first_imgBy BOB FUSELIERLos AlamosAn essay about religion and racism by an old, white man raised in the Christian faith and in the deep South before and during desegregation would seem to hold a good chance of coming across as an extreme example of white mansplaining. I hope it doesn’t.Scapegoating is a word we seldom use in our daily lives but is something we all fear and have feared from an early age. It requires a victim (a person or persons innocent of the crimes laid upon them) and a victimizer (a person or persons looking to place their sufferings on another).It is commonplace today to see people claim to be a victim, but it is a rare event to see someone claim to be a victimizer. We avoid it all cost, for we seem to know that a victimizer who stands alone can easily become the victim. Yet, none of us is free of the pull of the victimizing role. When we feel threatened, we can quickly feel the urge to rally as many as we can around us in opposition to someone we feel is vulnerable.One of the most common examples of scapegoating is something we all have tried. It carries an innocent name, gossip, but it can deliver a deadly blow of half-truths and innuendoes thrown in a victim’s direction. These stones of words can even be true, but they are never meant to offer truth. Their only purpose is to demonize someone to a level below contempt so that others feel no shame joining up with our lynch mob. Racism is just an extreme level of the scapegoating potential that is part of our human nature.As someone raised in a Christian tradition, I view the Bible as a collection of literary forms that tell the story of a people as they struggle with their collective choice between a God of vengeful anger who demands their devotion and sacrifice and, in return, deals out judgment and a God who sides with and becomes the sacrificial victim in order to reveal the answer to our thirst for sacrificial violence; that answer being a transcendent and incomprehensible love that is offered to all as Grace.The final act of this work of literature that was composed over centuries depicts a story of a divine being that takes on the human form of a Jewish laborer by the name of Jesus. This Jew takes comfort in living with the oppressed and marginalized, rebukes the sacrificial-loving ideology of his time, accepts the role of the victim himself, and dies the death of an innocent scapegoat.Whether you view the stories of Jesus through a Christian lens or not, a reading of the Gospels will show that Jesus preached an ideology that was counter to that of the religious-political powers that controlled his society. Yet he lived within their laws, breaking them on the rare occasion to make a point of their hypocrisy.Jesus spoke out often in defense of the marginalized and against scapegoating. Most all know of the parable of the good Samaritan. His defense of the adulterous women brought to him for condemnation speaks volumes against the scapegoating mechanism. His parable of the beam and the splinter and his directive to love our enemies points towards the cause and cure of our tendency to scapegoat.And then he gives us this warning: “You have heard that it was said to your ancestors, ‘You shall not kill, and whoever kills will be liable to judgment.’ But I say to you, whoever is angry with his brother will be liable to judgment…”Most of us in Western society, whether Christian or not, have heard of this directive in one form or another. But, until recently, I knew of no one who could explain the continuation of the last verse quoted above, “… and whoever says to his brother, ‘Raqa’, will be answerable to the Sanhedrin, and whoever says, ‘You fool,’ will be liable to fiery Gehenna.”Raqa? I knew it was Aramaic, the language spoken in the area of Israel 2000 years ago, but what is its significance? That question was answered for me a few years ago when my wife and I attended a conference on violence in Holland, Michigan.The conference was held at Hope College, which was founded by members of the Dutch Reformed Church in the mid 1800’s. The presentation was given by an Irishman, whose name I’ve forgotten but who was very involved in the Northern Ireland conflict known as The Troubles, and an ex-Catholic priest by the name of James Alison. Although I’m aware that these labels may evoke emotional responses in some, I’ve included them to highlight the diversity within the religious communities of those who brought this conference together.The Irishman, a Catholic, told the story of how he became aware of his role in the scapegoating mechanism when a minister from the Dutch Reformed Church visited him in Ireland during the conflict. As the Irishman explained to the minister his view of the conflict, an explanation that was not kind to the Protestants, the minister approached him, gave him a hug, and said, “You are part of the problem.” The Irishman talked at length of how difficult that was to hear, let alone process. But, because the message was delivered with kindness through love, his heart was opened to the Truth. He was eventually able to help bring peace to Northern Ireland.James Alison then presented Rene Girard’s concept of the scapegoating mechanism with a twist that included the passage about raqa quoted above. He began by explaining that it’s critical to recognize the importance of the inclusion of just one Aramaic word in the Greek translation of the original Aramaic text. The word raqa was then kept in its original Aramaic form when the Greek was later translated into English.Raqa carries a very dismissive meaning, something akin to you useless, valueless thing. Alison offered that the Aramaic word raqa was not translated because its original use was meant to signify an insult to a local person. He then noted that the Greek term for “you fool” was translated as “you fool”, suggesting that the original term for “you fool” was not translated as an Aramaic word because it was not originally meant to be directed to someone who spoke Aramaic. It was a foreign word in the original text and would have been used as an insult to a foreigner.The last piece of context that must be understood is the use of various terms denoting a concept of judgment: “liable to judgment”, “answerable to the Sanhedrin” and “liable to fiery Gehenna”.  Allison pointed out that these variations are equally critical in understanding the full message of the passage.According to Alison, “liable to judgment” is used to equate the severity of the consequences of murder and anger; the Hebrew God views them as equally harmful, which said a lot about the consequences of anger to the Jewish people of that time.The level of judgment bestowed upon he who uses “raqa” as an insult seems to come down a bit. The Sanhedrin was the high court of the Jewish people – think of the it as the Supreme Court for us Americans. Using raqa was bad; it was a major local offense, but not the same as murder.Then we’re back at a very high level of judgment signified by “fiery Gehenna”. Gehenna was more than just a nod towards the threat of eternal damnation. It was the valley in which the early Hebrew people offered their sons in a fiery sacrifice to appease their gods. Using the term for “you fool”, i.e., condemning someone from another culture, would not only lead the offender to experience a living hell, but could also lead the community to experience the violent consequences of the scapegoating, sacrificial system of the early Hebrew people.With that context understood, let me retranslate the passage.“You already know that murder is bad. But I tell you that anger is equally bad. It leads to labeling and cursing of others. When you curse and scapegoat your neighbor (using raqa), that’s bad. You’ll be taken to the highest court in our land in hopes that the damage can be mitigated. However, when you curse and scapegoat someone of another culture, all hell may break out for there is no human court that can mitigate the damage, and you will take us all back to the times of human sacrifice.”Alison’s interpretation of this passage will likely be challenged by those who disagree with its meaning. But I’ve heard of none better. The good news about having a 2000yr old passage warning of the dire consequences of racism is that we can rest assured that we didn’t invent it. But it’s here and growing in our society today, and I, for one, don’t want to return to the violent sacrificial systems that governed our earlier societies. I’ll be heeding the 2000yr old warning and doing my best to check any anger.last_img read more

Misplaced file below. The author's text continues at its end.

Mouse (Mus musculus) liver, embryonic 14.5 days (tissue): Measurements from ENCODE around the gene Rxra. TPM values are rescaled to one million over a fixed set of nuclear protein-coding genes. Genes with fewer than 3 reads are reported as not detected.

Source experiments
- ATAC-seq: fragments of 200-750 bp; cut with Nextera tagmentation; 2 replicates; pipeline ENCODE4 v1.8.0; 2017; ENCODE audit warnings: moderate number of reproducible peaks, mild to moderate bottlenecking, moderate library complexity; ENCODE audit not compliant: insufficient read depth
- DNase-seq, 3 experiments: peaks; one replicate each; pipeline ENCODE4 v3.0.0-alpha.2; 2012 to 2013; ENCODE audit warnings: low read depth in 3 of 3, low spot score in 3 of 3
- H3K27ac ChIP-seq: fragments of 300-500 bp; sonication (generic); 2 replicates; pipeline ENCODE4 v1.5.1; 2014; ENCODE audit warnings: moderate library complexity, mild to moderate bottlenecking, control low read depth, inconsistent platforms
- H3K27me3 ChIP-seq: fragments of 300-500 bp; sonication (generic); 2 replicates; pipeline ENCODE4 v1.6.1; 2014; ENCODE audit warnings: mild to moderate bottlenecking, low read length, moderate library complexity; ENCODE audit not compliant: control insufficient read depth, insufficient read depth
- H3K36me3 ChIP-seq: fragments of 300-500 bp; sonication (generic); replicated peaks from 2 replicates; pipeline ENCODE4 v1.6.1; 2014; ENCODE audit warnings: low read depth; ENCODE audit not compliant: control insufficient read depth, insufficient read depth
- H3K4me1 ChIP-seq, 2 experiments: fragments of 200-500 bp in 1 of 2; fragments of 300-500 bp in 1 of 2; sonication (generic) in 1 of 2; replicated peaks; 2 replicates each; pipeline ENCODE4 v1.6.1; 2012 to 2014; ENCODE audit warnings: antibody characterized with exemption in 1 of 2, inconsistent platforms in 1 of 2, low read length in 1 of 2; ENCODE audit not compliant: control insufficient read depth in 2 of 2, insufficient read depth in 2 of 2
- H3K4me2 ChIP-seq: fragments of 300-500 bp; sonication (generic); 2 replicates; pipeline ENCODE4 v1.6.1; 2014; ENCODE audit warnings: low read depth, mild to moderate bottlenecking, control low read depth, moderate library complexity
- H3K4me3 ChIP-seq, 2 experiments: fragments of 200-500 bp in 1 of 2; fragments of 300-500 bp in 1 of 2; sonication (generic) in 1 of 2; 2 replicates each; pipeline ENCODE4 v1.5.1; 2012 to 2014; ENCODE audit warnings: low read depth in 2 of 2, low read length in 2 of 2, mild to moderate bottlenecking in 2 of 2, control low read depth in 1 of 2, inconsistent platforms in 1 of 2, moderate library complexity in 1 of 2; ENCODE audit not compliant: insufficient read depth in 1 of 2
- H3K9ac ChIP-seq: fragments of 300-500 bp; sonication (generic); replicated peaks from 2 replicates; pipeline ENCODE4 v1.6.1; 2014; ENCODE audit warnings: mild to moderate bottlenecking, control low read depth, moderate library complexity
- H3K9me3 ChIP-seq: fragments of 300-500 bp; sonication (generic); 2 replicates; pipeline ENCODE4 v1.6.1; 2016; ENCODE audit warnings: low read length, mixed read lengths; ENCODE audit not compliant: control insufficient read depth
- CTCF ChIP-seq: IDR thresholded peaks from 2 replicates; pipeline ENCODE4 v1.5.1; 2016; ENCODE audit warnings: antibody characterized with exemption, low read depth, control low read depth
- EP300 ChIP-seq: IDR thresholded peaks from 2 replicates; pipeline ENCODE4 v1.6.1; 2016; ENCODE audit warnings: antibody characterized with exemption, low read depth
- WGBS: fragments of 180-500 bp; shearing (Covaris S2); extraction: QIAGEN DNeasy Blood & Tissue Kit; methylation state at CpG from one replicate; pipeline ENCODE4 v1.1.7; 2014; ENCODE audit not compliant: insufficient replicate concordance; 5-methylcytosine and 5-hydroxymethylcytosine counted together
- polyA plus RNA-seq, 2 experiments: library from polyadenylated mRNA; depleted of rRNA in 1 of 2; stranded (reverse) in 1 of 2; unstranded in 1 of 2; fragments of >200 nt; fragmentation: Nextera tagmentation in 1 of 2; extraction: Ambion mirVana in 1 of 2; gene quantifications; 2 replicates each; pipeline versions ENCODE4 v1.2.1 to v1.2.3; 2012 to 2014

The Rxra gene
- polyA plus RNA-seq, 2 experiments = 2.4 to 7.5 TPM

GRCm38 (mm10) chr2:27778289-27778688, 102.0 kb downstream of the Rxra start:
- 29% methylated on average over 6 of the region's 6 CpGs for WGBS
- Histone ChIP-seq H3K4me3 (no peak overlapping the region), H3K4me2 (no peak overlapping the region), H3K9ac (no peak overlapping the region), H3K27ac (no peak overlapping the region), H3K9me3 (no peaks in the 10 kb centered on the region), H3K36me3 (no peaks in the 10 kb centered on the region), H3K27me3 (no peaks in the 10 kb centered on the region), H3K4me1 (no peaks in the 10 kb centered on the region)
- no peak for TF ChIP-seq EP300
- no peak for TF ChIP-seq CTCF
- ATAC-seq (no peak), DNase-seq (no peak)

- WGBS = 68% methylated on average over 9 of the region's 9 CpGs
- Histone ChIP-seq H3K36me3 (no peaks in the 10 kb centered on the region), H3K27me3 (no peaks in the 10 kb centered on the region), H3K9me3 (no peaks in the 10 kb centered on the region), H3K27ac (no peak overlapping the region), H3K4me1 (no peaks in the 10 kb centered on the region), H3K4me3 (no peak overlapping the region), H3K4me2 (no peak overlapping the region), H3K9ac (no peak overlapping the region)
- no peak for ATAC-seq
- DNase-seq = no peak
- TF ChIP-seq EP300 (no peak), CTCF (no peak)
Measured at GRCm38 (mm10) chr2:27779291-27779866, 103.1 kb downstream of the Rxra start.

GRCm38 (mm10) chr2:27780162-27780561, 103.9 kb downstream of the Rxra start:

Investment down by half in Thames Valley